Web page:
Michael Phelps

The quick reflexes, strategic thinking and endurance of an Olympic athlete will also serve fans well as NBCUniversal offers an astounding 5,535 hours of coverage of the 2012 London Games. Every minute of all 302 events in 32 sports will be shown live in the United States for the first time. "We think it's important to have that instant gratification and immediacy for those avid fans," says Mark Lazarus, the NBC Sports Group chairman who made the call to provide live streaming online of even the most popular events.

Following the action can mean jumping between up to 40 concurrent live streams on nbcolympics.com. Viewers can also wait for the prime-time network broadcast, where NBC will wrap its signature storytelling around the tape-delayed events. Or you can tune in twice. "We think people will say, 'Wow, you should see that!' and then we will build the wonderful story lines," Lazarus says.

NBCUniversal, which paid $1.18 billion for the telecast rights, put in safeguards to protect the value of its investment in prime time, part of the 272 hours of flagship NBC network coverage. If you miss Jamaican triple-gold medalist Usain Bolt in the men's 100-meter final at 4:50pm ET on Sunday, August 5, the race won't be available online again until after the prime-time show airs. But Lazarus is well aware that with the proliferation of social media, "There's no hiding the results."

London, the first city to host the Olympics three times, is a familiar setting for U.S. viewers, unlike Beijing four years ago. And with iconic venues like Wimbledon for tennis and Horse Guards Parade (the site of Trooping the Colour to celebrate the queen's birthday) for beach volleyball, interest intensifies. "We've long since realized that while the Olympics are the most important global athletic competition, they're not just about the competition," says Bob Costas, the prime-time host for his ninth Olympics. "They're a travelogue; they're a snippet of time and place, so if the beach volleyball takes place with a backdrop that strikes a chord with people, then so much the better."

The queen could be out and about, especially since her granddaughter Zara Phillips will compete in the equestrian competition. The U.S. has its own queen — Queen Underwood in women's boxing, which is making its Olympic debut. "There's going to be a lot of eyes on us, and there's going to be a lot of 'wows' and 'oohs' and 'aahs,'" Underwood says. "A lot of people out there are going to see our ability and our skill level. We're just going to shock the world."

Cable network CNBC will be dedicated to boxing, while Bravo will be devoted to tennis, which has welcomed mixed doubles back to the fold for the first time since 1924.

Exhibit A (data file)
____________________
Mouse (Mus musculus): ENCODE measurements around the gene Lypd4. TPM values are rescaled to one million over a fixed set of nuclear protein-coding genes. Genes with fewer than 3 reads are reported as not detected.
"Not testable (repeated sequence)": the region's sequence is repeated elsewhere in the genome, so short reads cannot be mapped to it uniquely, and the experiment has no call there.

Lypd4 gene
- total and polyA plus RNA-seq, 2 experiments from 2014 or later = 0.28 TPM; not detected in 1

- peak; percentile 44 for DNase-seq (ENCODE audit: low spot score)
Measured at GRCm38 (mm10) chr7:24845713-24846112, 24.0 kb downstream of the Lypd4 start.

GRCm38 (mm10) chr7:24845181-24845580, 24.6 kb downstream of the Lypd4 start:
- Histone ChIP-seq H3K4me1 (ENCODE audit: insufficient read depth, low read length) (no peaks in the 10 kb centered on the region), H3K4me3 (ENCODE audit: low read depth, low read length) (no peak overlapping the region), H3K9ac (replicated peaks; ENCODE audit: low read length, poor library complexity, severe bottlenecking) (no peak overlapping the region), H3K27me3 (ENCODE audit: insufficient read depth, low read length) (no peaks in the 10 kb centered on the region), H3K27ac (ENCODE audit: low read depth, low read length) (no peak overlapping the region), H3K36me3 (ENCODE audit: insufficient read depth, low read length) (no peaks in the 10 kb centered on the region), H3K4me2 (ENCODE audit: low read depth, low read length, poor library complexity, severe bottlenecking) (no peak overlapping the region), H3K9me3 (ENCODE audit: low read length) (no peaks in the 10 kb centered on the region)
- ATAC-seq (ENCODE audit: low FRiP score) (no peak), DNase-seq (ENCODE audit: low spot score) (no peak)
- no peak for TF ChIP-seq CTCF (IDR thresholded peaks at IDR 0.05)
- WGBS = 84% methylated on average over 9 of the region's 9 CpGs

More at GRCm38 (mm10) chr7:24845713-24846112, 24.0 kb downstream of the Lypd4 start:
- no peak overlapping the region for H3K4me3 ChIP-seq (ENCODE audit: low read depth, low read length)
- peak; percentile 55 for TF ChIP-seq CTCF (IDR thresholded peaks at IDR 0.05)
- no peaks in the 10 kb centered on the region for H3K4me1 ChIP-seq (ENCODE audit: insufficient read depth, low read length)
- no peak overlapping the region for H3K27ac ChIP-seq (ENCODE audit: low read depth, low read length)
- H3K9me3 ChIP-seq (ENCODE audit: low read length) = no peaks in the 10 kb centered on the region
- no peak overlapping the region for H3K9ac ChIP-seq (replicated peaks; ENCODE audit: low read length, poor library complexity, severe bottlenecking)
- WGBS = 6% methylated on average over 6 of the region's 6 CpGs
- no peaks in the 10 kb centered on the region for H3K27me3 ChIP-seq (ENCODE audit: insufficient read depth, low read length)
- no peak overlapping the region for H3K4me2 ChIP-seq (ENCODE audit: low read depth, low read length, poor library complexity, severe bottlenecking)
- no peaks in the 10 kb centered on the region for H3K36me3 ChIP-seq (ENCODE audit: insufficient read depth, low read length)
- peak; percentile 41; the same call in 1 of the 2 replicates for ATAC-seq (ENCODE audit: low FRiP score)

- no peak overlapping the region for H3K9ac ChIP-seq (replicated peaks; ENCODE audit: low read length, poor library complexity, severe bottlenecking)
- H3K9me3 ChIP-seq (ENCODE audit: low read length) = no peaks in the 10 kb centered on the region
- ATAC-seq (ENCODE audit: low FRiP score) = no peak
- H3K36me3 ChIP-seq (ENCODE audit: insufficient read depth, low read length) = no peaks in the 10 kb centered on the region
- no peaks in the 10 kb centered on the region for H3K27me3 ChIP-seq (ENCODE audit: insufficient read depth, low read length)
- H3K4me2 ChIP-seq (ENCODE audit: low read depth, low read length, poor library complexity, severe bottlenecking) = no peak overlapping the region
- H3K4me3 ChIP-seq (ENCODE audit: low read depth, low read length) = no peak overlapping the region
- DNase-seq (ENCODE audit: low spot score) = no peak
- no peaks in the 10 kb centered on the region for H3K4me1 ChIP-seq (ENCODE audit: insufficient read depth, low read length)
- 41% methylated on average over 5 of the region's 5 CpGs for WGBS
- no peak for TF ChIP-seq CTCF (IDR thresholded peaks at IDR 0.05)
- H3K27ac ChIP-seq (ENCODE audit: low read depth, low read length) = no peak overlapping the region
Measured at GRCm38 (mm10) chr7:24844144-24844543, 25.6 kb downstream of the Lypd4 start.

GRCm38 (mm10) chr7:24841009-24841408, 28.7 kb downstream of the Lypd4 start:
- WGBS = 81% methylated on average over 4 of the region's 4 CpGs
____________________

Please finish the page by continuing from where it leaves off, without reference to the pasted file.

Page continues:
With 204 countries competing, the U.S. will try to fend off the Chinese in the medal count. China had more golds, 51 to 36, in Beijing, but Team USA had a higher overall total, 110 to 100. The U.S. will again rely on swimmer Michael Phelps for help with the medal haul. He already has 14 gold and two bronze medals and needs three of any kind to become the most decorated Olympian of all time, surpassing former Soviet gymnast Larisa Latynina, who won 18 medals from 1956—64.

Phelps is competing in seven events, while teammate and main rival Ryan Lochte could swim six. If Lochte beats Phelps in the 200- or 400-meter individual medleys, "it gives those achievements more luster, because people know who Michael Phelps is," Costas says.

Missy Franklin, an effervescent 17-year-old swimmer, will be just as busy as Phelps, with seven events. "She can be laughing in the ready room and even smiling when she goes on the blocks," says NBC's Rowdy Gaines, "and then all of a sudden she flips a switch and turns into Jack the Ripper."

On the track, Sanya Richards-Ross in the 400 and Allyson Felix in the 200 will be trying to win their first individual medals. "I've failed a couple of times," Richards-Ross says. "I think I've been failing forward and getting better every time."

With plenty of American idols emerging from the games, some may be interviewed by special contributor Ryan Seacrest. He'll also join Bruce Jenner on E! network. "I told Ryan, 'This pop-culture thing, you've got it down pat,' says Jenner, the 1976 decathlon champion. "'These are the real people. Stick with me, Ryan, I'll get you through it.'"

Viewers may be bleary-eyed once the Olympics are over, but imagine if they could watch every bit of coverage end-to-end. That would consume seven and a half months, taking them almost halfway to the 2014 Winter Games. Now that's what we call an Olympic marathon.

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